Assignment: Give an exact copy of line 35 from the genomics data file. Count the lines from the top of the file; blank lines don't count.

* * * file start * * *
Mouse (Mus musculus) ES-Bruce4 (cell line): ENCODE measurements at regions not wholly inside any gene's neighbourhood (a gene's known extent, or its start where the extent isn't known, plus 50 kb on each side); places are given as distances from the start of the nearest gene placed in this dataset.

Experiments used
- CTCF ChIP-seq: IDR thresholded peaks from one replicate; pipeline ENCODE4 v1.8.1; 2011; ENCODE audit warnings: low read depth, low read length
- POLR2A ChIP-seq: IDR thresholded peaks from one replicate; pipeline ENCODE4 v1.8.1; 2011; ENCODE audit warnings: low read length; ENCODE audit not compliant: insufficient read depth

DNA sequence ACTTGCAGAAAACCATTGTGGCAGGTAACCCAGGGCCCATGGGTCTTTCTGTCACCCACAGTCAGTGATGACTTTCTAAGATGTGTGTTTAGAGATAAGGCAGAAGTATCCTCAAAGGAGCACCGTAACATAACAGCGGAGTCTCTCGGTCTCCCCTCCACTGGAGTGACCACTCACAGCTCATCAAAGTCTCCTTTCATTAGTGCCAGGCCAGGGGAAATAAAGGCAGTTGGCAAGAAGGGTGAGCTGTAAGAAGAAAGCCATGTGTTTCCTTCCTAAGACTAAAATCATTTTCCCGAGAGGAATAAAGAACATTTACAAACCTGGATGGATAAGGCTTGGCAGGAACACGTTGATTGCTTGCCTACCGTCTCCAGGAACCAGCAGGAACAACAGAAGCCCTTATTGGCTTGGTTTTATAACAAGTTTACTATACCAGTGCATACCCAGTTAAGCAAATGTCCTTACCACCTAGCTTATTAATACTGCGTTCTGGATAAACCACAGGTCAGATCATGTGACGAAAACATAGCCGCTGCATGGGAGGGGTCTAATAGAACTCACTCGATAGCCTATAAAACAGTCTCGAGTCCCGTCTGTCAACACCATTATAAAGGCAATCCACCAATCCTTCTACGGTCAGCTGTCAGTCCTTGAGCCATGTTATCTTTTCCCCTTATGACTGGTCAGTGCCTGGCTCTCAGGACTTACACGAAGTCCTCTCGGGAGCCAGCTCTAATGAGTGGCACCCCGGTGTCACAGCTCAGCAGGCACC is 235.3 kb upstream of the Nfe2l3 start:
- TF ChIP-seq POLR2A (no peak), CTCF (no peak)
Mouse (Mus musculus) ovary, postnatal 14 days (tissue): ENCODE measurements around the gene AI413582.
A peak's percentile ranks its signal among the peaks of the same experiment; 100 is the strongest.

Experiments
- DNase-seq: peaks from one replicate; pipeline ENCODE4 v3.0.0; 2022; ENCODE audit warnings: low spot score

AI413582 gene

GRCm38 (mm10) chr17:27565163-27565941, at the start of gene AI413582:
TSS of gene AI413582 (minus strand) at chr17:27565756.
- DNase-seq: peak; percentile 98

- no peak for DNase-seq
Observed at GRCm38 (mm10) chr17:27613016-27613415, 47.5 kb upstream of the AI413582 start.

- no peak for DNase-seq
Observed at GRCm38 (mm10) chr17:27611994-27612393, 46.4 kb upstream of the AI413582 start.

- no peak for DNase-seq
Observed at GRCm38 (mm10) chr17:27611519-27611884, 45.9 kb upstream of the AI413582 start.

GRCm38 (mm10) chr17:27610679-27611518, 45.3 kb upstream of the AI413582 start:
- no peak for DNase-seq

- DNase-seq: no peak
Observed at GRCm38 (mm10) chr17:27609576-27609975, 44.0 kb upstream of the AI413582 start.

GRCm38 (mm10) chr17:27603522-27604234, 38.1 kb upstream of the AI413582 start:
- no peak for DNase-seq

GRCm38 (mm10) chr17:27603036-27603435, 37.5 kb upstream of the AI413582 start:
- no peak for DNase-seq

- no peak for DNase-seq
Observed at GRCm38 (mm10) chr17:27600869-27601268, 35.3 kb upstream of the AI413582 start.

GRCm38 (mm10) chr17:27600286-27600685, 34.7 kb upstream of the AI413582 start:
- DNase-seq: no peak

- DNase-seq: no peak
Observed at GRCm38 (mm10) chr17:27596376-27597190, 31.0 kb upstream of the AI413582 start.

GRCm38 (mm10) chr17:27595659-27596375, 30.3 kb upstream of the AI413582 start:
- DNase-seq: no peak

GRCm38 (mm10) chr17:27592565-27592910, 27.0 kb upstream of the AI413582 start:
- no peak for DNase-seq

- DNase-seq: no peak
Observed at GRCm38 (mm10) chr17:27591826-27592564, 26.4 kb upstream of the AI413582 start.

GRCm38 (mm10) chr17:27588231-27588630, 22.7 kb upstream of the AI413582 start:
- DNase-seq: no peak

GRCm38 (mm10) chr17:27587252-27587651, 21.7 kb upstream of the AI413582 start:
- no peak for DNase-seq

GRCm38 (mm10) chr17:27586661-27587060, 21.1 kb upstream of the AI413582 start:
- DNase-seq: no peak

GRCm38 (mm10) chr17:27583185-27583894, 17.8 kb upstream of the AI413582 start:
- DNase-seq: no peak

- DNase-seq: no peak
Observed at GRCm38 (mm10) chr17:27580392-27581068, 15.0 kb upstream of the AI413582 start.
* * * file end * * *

GRCm38 (mm10) chr17:27595659-27596375, 30.3 kb upstream of the AI413582 start: